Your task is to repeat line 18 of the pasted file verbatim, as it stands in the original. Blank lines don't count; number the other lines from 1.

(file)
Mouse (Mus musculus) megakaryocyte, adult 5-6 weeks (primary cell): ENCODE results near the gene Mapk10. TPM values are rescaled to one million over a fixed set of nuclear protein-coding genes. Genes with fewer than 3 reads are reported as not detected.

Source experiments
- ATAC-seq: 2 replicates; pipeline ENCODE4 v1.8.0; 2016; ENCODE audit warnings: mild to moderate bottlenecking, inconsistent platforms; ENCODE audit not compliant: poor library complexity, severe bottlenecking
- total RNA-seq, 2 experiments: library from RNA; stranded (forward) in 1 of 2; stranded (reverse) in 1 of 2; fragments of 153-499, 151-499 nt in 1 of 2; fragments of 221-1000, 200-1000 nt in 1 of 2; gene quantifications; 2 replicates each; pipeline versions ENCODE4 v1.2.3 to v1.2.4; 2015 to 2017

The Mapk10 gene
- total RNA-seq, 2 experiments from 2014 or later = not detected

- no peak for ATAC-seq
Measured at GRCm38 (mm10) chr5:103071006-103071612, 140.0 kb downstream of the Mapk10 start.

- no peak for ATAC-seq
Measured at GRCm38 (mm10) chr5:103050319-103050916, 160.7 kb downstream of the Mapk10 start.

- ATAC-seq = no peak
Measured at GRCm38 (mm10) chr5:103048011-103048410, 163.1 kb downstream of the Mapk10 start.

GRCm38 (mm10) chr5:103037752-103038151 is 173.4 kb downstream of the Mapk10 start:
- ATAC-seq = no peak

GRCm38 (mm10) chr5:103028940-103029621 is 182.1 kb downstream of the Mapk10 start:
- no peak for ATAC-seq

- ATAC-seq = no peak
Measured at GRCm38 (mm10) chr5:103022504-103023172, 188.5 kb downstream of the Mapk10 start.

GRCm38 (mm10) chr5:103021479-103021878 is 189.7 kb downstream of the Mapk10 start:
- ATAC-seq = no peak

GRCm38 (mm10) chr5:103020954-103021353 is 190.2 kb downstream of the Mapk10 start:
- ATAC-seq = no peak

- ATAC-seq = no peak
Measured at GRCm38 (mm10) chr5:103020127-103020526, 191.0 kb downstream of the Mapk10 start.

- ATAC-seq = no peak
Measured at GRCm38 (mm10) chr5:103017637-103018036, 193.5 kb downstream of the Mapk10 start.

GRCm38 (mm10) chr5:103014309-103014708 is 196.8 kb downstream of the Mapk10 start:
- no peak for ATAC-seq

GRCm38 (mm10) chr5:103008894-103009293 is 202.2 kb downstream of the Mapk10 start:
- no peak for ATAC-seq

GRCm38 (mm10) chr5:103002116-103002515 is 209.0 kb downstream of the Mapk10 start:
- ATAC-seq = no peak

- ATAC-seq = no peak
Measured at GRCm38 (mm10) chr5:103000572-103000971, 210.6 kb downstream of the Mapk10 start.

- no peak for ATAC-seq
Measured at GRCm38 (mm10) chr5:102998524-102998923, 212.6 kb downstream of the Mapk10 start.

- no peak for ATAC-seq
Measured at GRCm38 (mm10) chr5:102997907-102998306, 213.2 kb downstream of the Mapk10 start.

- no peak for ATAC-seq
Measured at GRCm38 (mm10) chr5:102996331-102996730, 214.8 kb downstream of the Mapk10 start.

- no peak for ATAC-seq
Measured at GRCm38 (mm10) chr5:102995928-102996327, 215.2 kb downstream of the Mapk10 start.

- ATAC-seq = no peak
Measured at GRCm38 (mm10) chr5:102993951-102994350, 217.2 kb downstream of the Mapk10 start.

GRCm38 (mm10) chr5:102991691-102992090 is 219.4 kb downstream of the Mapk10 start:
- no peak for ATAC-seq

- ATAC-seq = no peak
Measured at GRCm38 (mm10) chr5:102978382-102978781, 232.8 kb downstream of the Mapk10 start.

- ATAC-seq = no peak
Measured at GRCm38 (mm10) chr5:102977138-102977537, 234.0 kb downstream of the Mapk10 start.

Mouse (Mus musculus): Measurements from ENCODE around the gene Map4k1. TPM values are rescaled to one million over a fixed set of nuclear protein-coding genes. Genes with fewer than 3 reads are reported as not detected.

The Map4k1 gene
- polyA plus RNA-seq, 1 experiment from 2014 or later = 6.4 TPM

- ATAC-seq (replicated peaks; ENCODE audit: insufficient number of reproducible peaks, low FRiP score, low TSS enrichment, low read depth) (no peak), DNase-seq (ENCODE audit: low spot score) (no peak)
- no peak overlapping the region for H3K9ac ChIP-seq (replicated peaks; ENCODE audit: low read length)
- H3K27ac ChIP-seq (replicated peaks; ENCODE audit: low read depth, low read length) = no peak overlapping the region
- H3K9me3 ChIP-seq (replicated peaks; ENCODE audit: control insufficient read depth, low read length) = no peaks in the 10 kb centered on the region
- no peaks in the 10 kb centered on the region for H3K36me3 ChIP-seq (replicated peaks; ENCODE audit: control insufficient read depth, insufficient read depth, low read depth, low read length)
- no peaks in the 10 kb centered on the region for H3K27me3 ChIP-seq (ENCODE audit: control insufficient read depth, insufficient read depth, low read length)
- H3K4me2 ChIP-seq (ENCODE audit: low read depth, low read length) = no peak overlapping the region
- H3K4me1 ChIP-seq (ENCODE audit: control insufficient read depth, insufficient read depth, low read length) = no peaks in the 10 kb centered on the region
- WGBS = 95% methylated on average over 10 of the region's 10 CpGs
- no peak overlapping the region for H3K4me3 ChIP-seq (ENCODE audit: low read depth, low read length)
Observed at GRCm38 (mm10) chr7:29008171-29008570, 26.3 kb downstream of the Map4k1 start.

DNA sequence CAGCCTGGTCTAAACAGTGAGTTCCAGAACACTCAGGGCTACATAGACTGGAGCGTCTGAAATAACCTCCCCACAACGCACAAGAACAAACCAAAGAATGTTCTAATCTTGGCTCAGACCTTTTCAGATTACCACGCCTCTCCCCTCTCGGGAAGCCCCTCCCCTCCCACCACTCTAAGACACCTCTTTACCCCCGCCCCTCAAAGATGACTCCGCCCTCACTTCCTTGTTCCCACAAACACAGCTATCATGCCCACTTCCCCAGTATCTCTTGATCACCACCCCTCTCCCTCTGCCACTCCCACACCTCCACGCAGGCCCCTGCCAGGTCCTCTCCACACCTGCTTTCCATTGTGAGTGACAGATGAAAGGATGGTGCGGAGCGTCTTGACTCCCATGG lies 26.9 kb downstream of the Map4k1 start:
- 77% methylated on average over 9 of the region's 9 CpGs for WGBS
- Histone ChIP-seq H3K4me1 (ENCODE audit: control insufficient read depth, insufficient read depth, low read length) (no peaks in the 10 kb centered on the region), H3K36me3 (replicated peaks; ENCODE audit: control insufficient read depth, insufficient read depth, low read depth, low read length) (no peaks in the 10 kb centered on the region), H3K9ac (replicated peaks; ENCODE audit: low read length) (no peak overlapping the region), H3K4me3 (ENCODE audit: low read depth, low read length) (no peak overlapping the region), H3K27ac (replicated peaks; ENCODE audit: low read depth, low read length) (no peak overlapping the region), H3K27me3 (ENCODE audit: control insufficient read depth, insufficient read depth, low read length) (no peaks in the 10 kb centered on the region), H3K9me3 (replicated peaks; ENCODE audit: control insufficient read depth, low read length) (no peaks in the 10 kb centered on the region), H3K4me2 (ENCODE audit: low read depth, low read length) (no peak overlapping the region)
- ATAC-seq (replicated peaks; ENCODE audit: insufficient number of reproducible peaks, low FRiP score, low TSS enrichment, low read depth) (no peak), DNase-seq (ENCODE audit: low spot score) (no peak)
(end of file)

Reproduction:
Measured at GRCm38 (mm10) chr5:103022504-103023172, 188.5 kb downstream of the Mapk10 start.